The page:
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Lessons in innovation and education
January 27, 2014, 05:00 AM By Michelle Durand Daily Journal

Michelle Durand/Daily Journal
Rohun Saxena, co-founder of peer tutoring site Eduko and ambassador Ben Beiers, demonstrate how students log on to ask and answer each other’s questions in return for volunteer hours.

If you are a high school student with a burning question at midnight, where do you turn?

Online, of course.

And thanks to three juniors with a bright idea and a $10,000 LinkedIn Innovation Grant, one growing online option is a nonprofit foundation and site where peers tutor each other around the clock and students can earn precious volunteer hours needed for either graduation or to spruce up college applications.

Eduko — which means “education” in the international language Esperanto — grew out of an idea by Mountain View High student Rohun Saxena, Monta Vista High School student Aditya Sachdeva and Sacred Heart Prep student Eshan Govil. The three realized the need students have for academic help in the late and wee hours when in-person tutoring isn’t feasible.

“We’re up at 11 or 12 and there’s no real good place to get anything at midnight,” Saxena said.

To use Eduko, students create an account and go to the site when stumped. Users choose from seven categories such as history, literature, physics, biology, chemistry and entrepreneurship and type in their query. The topic restrictions prevent users from throwing out a non-academic question like “What should I wear tomorrow?”

Those able to answer — known as ambassadors — see the question and respond. Some replies come in minutes while sometimes it can take up to three hours. But even on the longer end of the wait, those involved say it is a quick route to a conclusion and the goal is to assemble a database where users can search for previously answered questions.

Some of the questions are specific facts — a math equation for example. But many tend to be more conceptual, such as the significance of a particular battle. World War II is a popular subject lately.

Once the answer is given, the questioner rates the response and, if it is unclear, can mark it “cloudy.” The goal, Saxena said, is not to appear negative about either the student posing the question or providing the answer. Hence, the teacher is a an edukisto (educator in Esperanto) and the learner is an edukato (student). A edukisto can also be deemed “certified” by having A grades in the subjects they answer, be recommended by an ambassador and provide a weighted GPA of 4.0 or above.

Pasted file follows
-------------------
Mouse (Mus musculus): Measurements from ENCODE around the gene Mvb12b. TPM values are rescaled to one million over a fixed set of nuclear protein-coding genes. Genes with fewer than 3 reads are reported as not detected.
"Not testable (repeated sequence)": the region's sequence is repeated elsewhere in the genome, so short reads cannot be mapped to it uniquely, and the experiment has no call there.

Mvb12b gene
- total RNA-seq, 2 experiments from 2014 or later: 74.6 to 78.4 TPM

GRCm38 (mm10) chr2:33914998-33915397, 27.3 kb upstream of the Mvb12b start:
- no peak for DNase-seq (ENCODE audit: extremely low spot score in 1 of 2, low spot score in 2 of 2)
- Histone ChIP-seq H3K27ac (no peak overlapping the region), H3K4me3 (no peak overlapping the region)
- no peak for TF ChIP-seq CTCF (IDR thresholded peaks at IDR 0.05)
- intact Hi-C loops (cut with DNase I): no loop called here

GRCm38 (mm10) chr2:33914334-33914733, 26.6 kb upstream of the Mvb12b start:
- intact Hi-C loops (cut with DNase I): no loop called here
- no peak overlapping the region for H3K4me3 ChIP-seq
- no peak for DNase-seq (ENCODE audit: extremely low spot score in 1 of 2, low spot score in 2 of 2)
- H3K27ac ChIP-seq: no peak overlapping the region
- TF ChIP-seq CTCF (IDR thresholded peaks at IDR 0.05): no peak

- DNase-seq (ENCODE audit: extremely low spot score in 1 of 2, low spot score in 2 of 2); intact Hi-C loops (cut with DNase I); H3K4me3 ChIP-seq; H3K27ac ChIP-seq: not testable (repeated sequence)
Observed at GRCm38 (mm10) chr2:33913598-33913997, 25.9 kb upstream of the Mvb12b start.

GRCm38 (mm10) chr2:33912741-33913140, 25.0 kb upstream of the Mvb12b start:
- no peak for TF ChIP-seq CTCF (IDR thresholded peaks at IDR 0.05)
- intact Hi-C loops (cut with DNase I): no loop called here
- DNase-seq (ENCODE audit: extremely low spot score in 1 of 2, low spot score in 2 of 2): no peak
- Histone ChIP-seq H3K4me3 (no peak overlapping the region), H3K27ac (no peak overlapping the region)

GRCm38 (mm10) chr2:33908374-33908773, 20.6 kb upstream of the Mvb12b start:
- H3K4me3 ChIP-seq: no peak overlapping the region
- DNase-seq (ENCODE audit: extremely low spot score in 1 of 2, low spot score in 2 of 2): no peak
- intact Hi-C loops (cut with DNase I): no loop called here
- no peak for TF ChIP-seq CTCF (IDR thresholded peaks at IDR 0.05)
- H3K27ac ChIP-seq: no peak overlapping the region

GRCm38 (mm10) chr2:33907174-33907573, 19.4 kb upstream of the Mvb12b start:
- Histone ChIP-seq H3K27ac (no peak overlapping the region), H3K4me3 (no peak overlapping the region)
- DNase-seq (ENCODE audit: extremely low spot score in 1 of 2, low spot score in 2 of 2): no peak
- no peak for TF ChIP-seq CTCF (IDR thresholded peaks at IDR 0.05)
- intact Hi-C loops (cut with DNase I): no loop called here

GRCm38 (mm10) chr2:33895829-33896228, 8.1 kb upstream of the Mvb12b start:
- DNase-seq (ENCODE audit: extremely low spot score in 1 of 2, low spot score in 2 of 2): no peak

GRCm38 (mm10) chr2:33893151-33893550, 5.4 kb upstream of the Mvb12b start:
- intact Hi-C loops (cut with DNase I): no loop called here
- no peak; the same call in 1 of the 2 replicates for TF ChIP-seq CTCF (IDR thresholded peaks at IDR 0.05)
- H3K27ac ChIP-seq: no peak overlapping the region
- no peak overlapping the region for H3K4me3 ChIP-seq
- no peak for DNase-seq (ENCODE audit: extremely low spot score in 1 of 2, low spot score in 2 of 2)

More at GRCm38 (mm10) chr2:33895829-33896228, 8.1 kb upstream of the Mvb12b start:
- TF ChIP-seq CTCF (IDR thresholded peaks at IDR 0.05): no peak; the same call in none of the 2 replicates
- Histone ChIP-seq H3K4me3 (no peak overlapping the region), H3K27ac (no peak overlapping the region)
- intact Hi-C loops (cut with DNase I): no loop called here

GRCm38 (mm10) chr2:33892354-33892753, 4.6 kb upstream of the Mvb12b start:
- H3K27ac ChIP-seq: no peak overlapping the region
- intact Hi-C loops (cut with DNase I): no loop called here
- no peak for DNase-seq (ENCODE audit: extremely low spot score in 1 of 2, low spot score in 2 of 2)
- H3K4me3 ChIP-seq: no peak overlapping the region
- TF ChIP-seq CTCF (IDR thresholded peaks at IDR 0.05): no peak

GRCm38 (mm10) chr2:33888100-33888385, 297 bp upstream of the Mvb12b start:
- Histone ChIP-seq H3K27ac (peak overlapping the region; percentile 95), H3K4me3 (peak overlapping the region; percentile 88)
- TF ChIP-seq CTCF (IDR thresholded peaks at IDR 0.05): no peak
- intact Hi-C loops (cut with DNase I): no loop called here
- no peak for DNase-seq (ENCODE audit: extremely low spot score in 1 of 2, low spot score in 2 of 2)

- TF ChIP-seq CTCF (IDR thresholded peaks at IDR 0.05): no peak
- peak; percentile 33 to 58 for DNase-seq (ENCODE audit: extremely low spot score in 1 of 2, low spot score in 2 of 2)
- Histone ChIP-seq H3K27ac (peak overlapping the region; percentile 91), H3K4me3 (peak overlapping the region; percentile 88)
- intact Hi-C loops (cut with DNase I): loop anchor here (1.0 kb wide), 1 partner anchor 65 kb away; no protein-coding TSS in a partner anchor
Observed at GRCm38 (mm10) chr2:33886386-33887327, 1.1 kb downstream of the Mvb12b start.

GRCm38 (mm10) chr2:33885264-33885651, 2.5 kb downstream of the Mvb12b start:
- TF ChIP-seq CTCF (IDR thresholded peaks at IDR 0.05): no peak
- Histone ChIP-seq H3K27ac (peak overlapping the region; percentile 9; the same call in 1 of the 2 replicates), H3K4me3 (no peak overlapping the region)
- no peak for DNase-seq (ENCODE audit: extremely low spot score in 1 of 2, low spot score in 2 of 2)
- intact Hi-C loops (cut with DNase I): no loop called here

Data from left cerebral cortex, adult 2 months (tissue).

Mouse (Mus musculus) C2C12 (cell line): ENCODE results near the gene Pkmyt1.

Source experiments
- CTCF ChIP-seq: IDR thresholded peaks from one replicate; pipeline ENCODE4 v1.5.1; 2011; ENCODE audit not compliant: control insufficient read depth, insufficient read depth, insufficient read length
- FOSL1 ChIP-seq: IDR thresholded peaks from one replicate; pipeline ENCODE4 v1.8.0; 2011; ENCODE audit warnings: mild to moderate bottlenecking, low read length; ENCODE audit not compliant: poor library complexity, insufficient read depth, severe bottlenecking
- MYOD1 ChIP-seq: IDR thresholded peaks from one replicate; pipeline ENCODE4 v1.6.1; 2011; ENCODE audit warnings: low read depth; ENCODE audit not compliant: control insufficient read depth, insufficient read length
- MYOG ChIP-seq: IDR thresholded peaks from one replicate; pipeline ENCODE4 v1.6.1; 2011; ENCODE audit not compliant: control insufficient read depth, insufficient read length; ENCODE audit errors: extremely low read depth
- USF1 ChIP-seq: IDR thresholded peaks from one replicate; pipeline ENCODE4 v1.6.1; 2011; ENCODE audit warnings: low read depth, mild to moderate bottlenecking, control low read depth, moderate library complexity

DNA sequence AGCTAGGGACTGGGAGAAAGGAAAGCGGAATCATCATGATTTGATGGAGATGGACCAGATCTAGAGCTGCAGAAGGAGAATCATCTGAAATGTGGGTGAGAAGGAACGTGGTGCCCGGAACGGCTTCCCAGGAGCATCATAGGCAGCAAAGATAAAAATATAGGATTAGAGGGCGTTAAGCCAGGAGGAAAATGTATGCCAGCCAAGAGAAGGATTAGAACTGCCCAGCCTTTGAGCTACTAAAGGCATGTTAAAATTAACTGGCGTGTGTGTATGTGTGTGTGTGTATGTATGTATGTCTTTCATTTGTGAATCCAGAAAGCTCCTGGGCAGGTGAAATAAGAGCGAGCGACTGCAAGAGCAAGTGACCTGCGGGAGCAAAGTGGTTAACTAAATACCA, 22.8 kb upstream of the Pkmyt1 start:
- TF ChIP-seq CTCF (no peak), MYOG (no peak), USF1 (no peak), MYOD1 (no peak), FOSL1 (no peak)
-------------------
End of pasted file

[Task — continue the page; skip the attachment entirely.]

Saxena and the other founders conceived of Eduko last January or February and were applying for the LinkedIn grant by the spring. His mother, Roli, said she didn’t give her son’s idea a lot of weight when she first heard it — “he’s always full of ideas,” she said — but realized his commitment as the teen team put together the application and ultimately secured a coveted grant to launch the platform which uses the tagline “Learn. Educate. Volunteer.”

The site has been up and running about six weeks and has already drawn more than 100 active users from the United States and even Canada, the United Kingdom and India. The ambassador corps is also expanding to multiple public and private high schools throughout the Bay Area and they, along with the founders, are actively culling more participants through presentations and meetings with teachers, students and principals. They also have a Facebook page.

The platform has a place for users to flag inappropriate answers but Saxena said that abuse option hasn’t been used yet.

Saxena concedes Eduko may not have the personal touch of in-person tutoring but said the logistics are better, the opportunity exists for anonymity among students sheepish about their questions and the nonprofit offers the dual benefit of providing a micro-volunteer opportunity.

Ben Beiers, a 16-year-old San Carlos sophomore at Bellarmine College Preparatory, is one of those who appreciates that component. Beiers, who Saxena said is the site’s top answer “ambassador,” has a yearly service requirement and said it can be hard for some students to find the time for on-sight volunteering. Beiers, who tends to favor answering history questions and has more than 400 volunteer minutes accumulated, often logs on at night and earns 10 minutes of hours for each answer.

Beiers said the platform works, too, because students are more comfortable going to their peers for help.

“They know we’ve taken the class and had the questions before,” he said.

He likes knowing he’s helping others and — perhaps most important — finds it fun.

“It doesn’t seem like work,” Beiers said.

For more information or to sign up, visit or

(650) 344-5200 ext. 102



Tags: students, saxena, answer, student, users, questions,

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